It's easy to see why Nikon fans are such a devoted group. After testing the new Nikon FE mini-SLR, I'm dedicated, too - dedicated to the belief that Nikon builds tough, dependable, functional tools that any photographer would be proud to own.
The FE is Nikon's auto-exposure follow-up to its recently released FM, the first compact single-lens reflex bearing the Nikon name. Unlike the FM, though, the FE features aperture priority (set the lens aperture and the camera automatically selects the shutter speed) with manual override, an exposure-compensation selector to bias the exposure as much as two full stops beyond the meter reading and the memory lock that's been successful in other Nikons.
By pressing and holding a small lever on the front of the camera, you can lock in the exposure reading taken off the subject, then step back and shoot against a bright backlit sky - all in the automatic mode and with perfect results. The memory lock lever doubles as the self-timer and timer cancel switch - ingenious.
The FE has an ASA dial with ratings from 12 to 4,000 for further biasing the dual-silicon photo diode metering system. Shutter speeds range from 1/8th to 1/1,000th of a second (plus B and a manually operating 1/90th speed for continued operation even when the batteries fail). Finally - and perhaps best of all - the viewfinder features complete information so you never have to take your eye away from the camera.
The FE body sports an X-synch for electronic flash, as well as a hot shoe with safety lack - the shoe is activated only when the flash unit is in place. This latter feature, Nikon says, prevents the possiblity of "annoying, slight shock when shooting with a flash connected to the standard PC termainal." It's of dubious value at best, but it shows the fiendish ingenuity of those Nikon engineers.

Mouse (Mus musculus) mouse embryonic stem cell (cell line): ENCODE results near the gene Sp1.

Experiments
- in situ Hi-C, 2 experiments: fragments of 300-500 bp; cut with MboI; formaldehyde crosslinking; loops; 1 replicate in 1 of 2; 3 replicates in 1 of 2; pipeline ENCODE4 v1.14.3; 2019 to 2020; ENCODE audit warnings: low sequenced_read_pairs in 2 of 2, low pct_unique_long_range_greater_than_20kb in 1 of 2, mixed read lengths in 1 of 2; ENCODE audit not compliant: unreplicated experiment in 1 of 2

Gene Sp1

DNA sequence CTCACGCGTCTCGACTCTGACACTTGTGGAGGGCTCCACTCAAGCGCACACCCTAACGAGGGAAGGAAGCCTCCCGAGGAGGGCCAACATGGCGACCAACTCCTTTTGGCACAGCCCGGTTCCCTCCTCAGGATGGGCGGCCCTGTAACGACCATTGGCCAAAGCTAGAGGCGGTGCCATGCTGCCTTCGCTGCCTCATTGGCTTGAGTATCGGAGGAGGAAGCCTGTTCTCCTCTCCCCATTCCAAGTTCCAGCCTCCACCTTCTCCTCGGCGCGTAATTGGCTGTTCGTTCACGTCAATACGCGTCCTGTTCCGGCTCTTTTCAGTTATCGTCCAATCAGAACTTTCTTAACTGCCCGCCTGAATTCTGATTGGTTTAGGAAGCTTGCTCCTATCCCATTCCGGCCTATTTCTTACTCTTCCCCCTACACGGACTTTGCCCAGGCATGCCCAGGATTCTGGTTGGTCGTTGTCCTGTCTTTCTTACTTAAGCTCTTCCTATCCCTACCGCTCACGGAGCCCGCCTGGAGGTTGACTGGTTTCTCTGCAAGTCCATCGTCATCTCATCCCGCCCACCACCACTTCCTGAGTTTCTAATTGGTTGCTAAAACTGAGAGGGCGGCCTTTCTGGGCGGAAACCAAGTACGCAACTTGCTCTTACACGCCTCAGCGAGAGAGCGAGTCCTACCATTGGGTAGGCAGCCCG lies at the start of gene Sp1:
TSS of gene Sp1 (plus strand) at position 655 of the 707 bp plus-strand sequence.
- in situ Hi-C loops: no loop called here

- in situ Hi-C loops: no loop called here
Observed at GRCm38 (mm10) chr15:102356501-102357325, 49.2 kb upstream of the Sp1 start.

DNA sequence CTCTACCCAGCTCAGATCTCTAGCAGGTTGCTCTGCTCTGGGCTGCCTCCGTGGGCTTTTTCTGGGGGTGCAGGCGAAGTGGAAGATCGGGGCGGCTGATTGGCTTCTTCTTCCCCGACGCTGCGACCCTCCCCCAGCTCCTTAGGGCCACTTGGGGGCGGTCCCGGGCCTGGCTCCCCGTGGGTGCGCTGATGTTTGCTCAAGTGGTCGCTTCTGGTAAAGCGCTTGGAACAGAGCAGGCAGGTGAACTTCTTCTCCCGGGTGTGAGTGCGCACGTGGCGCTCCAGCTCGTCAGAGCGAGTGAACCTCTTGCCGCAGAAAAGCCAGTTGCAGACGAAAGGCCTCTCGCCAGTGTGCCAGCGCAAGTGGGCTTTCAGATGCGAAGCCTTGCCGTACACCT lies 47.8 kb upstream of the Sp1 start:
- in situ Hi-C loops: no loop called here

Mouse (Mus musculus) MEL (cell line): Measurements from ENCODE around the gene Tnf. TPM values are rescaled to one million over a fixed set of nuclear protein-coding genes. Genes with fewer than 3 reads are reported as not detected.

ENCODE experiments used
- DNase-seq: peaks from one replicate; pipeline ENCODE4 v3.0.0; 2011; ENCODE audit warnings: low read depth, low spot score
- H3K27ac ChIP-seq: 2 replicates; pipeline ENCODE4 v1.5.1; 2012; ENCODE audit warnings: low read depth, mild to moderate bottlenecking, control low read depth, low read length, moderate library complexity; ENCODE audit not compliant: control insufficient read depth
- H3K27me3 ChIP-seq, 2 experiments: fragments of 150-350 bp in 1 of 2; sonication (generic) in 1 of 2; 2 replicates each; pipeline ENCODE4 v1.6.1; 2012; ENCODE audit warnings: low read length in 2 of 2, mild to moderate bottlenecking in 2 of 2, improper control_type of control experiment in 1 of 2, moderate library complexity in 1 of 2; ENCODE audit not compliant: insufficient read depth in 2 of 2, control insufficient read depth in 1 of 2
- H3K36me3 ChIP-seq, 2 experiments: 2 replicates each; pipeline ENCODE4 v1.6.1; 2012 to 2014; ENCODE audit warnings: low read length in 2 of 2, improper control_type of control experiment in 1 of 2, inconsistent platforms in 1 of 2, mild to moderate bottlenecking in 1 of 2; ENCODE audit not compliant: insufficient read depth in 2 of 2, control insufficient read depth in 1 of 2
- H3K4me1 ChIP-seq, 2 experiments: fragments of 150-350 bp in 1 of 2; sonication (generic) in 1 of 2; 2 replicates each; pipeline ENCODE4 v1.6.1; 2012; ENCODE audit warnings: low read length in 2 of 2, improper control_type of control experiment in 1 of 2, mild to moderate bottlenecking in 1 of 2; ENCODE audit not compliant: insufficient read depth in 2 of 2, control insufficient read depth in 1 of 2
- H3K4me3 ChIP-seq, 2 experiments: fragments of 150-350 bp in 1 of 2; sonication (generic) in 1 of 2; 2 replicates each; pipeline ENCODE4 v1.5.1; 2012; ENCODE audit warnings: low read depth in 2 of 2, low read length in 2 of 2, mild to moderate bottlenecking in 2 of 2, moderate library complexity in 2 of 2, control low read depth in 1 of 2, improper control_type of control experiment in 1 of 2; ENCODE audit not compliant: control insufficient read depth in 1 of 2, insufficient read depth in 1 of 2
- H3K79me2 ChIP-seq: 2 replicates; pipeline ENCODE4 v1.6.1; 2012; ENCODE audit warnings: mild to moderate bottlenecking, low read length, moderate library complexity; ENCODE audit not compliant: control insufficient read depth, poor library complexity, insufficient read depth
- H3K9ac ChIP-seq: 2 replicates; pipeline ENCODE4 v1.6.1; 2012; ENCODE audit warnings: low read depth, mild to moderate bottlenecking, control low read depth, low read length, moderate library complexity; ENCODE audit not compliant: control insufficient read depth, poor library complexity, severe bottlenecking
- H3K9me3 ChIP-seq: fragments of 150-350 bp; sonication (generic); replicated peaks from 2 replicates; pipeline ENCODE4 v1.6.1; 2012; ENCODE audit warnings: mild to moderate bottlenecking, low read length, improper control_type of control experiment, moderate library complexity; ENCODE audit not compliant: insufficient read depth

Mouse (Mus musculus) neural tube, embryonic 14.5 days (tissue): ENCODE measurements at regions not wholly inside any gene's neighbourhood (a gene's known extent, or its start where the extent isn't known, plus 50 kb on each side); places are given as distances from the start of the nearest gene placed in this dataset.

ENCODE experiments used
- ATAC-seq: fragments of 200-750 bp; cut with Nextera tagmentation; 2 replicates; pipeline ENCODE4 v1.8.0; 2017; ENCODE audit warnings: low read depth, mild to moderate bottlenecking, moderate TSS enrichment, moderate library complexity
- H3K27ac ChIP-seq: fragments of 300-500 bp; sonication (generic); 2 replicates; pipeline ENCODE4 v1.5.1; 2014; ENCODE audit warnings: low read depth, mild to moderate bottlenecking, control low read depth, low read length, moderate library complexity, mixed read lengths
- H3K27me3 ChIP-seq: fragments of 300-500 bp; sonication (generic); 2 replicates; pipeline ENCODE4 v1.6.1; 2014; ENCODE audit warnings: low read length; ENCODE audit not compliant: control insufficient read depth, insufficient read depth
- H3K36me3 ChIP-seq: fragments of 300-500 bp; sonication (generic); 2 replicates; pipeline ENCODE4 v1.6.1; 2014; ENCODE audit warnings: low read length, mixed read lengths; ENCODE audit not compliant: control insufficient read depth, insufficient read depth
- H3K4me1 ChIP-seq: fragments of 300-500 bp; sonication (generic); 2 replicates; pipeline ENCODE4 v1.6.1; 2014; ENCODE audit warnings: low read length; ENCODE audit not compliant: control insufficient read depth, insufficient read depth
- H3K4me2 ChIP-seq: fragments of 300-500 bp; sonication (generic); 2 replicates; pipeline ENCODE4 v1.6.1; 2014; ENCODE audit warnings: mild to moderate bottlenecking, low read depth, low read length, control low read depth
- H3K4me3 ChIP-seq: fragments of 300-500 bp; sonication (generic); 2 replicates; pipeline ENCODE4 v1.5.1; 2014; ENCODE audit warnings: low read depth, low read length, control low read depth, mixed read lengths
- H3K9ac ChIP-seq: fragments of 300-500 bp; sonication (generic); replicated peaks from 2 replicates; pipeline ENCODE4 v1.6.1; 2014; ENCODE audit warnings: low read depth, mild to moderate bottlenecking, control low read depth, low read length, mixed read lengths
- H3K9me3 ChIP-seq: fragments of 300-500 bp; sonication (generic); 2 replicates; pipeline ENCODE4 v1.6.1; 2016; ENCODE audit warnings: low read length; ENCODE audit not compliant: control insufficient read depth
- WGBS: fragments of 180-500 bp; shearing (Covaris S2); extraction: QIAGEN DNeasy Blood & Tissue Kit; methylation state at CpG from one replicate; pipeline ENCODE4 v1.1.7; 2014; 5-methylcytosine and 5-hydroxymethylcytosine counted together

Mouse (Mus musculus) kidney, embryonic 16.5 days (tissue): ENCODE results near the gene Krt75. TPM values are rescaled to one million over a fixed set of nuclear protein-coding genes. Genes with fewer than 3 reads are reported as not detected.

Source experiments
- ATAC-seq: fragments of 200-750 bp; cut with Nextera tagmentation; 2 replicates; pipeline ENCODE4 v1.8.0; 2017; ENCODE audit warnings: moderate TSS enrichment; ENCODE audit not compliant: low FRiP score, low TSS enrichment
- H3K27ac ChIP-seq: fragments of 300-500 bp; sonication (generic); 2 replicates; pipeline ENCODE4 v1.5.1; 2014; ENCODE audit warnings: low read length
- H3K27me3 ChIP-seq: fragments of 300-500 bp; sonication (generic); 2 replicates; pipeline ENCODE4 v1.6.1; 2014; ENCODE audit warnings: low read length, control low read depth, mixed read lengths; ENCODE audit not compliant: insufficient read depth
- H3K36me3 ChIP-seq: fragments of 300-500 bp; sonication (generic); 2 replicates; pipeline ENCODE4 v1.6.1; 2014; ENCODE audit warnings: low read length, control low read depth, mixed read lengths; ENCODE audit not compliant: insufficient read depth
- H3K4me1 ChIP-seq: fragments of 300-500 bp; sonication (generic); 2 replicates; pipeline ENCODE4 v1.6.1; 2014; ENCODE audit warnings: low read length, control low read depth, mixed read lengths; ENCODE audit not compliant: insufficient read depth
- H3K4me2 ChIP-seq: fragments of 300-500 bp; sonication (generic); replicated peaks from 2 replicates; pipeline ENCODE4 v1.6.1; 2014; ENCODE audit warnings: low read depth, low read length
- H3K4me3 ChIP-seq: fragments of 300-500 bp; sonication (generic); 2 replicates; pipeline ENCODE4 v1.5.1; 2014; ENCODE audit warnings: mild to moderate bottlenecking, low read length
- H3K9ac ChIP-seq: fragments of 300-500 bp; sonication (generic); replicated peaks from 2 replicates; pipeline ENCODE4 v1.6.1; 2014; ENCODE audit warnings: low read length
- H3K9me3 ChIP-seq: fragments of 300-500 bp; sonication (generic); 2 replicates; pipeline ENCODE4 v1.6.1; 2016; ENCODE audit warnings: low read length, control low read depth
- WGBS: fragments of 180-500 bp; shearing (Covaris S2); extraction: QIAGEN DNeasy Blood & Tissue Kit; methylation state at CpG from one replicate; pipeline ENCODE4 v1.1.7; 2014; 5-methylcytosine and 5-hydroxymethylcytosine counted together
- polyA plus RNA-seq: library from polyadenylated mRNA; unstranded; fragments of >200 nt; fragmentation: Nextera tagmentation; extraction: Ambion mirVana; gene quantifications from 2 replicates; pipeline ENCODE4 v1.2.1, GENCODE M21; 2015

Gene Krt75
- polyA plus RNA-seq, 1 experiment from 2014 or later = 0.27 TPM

Also on the body is a depth-of-field preview lever, a film memo clip for, reminding you of the film type in the camera and a film-advance lever that doubles as the meter on/off switch. A double-exposure mechanism disengages the film counter so you always know how many frames you've shot when double exposing.
An integral part of the Nikon FE is the newly designed MD-11 motor drive unit, a front-grip unit with continuous or single setting and shutter-release button built in the handle. The unit itself is comfortably light-weight, despite the fact that it takes eight AA-size batteries for up to a hundred rolls of 36-exposure film. The unit's base features an on/off switch, an LED indicator, film-rewind switch, and the easiest attaching mechanism of any unit on the market (tied, perhaps, with Konica's) - two large, knurled thumb knobs that do the job in five seconds. The battery pack is similarly easy to remove, and you can buy spare packs for quick changeover in the field - especially useful when shooting in sub-zero temperatures when battery life is greatly diminished.
In the field, the Nikon FE with MD-11 motor drive was sheer poetry. Shooting at speeds of up to 3 1/2 frames per second, there was little the camera could not capture. Set on auto and utilizing Nikon's time-tested center-weighted metering system, even mildly backlit subjects were perfectly exposed shot after shot. That fact, combined with the small size and light weight of the FE, makes it s perfect camera for the pro seeking to expand his system, as well as for the beginner looking for a rugged, foolproof camera that will deliver quality from the very first frame. Who could ask for more?
Suggested list price for the Nikon FE black body, $480; 55-mm Micro-Nikkor f/3.5 macro lens, $302.50; MD-11 motor drive, $259.